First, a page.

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Tuesday, September 27, 2022

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Fed likely to slow pace after 75 basis point hike next week

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They expect the Federal Open Market Committee (FOMC, for its acronym in English) raise rates by half a percentage point in September and then switch to quarter-point increases in the remaining two meetings of the year. That would raise the upper range of the central bank’s monetary policy target to 3.5% by the end of 2022, the highest level since early 2008.

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For the September meeting, the survey results are slightly more dovish than interest rate futures in financial markets, which currently discount a greater than 50% probability of a 75 basis point increase, assuming a rate hike. 75 basis points next week. But the broader path envisioned by economists is slightly more restrictive than the one implied by market prices.

It’s also steeper than expected before the June meeting, when the FOMC forecast rates would rise to 3.4% by the end of the year and 3.8% in 2023.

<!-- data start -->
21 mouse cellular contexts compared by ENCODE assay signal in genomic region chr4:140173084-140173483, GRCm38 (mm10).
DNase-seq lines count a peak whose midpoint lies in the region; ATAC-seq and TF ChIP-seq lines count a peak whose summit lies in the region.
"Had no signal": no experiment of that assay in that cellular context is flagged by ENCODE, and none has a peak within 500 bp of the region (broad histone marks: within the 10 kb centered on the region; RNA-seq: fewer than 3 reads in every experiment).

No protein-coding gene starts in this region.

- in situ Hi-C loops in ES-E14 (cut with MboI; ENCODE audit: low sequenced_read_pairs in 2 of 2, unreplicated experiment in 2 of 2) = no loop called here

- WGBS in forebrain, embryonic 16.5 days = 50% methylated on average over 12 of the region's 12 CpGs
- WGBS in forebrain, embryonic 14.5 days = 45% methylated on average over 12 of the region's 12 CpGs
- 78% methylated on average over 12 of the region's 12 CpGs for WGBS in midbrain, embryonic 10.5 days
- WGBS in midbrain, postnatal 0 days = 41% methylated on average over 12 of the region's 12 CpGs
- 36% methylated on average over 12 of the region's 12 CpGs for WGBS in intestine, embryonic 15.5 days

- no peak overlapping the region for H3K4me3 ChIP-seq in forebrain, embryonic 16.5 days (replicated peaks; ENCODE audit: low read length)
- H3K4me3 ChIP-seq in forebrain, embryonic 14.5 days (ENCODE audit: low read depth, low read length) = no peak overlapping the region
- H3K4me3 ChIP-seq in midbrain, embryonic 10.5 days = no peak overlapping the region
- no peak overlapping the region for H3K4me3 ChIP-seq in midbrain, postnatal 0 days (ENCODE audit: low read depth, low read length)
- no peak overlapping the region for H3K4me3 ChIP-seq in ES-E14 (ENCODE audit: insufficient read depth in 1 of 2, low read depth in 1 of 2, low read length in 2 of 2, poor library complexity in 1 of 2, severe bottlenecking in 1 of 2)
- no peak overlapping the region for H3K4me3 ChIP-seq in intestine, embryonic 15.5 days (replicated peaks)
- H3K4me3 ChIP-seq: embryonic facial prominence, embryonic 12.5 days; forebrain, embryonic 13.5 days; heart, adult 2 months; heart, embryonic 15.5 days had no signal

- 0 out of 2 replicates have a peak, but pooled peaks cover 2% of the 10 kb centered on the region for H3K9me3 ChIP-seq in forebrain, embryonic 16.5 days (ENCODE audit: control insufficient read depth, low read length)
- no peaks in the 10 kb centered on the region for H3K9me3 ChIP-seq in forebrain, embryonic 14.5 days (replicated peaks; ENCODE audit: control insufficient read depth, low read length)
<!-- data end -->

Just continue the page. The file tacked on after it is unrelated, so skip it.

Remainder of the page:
June’s 75 basis point increase was the largest since 1994. Powell has said that increases of 50 or 75 basis points would be on the table at the Fed meeting scheduled for July 26-27, although comments from many central bankers have focused on a 75 basis point increase.

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The survey of 44 economists carried out from July 15 to 20 predicts that the fed will raise rates another 25 basis points in early 2023, peaking at 3.75% before pausing and starting to cut rates before the end of that year.

There is an overwhelming consensus that the FOMC will raise the rate by 75 basis points this month. Only the US economics team from Nomura Securities expect a full percentage point increase. The Governor of the fed Christopher Wallerone of the most restrictive members of the FOMCsupported an increase of 75 basic points, and the president of the fed from Atlanta, Raphael Bosticwarned that making very drastic increases would have negative indirect effects.

If the fed makes another 75 basis point hike next week, the combined 150 basis point hike during June and July would represent the steepest increase in rates in the fed since the early 1980s when Paul Volcker he was president and he was fighting against sky-high inflation.

There would be no interest in making a full point hike at any point during this cycle of rate hikes, according to the opinion of almost all economists who participated in the survey.

Source: Gestion

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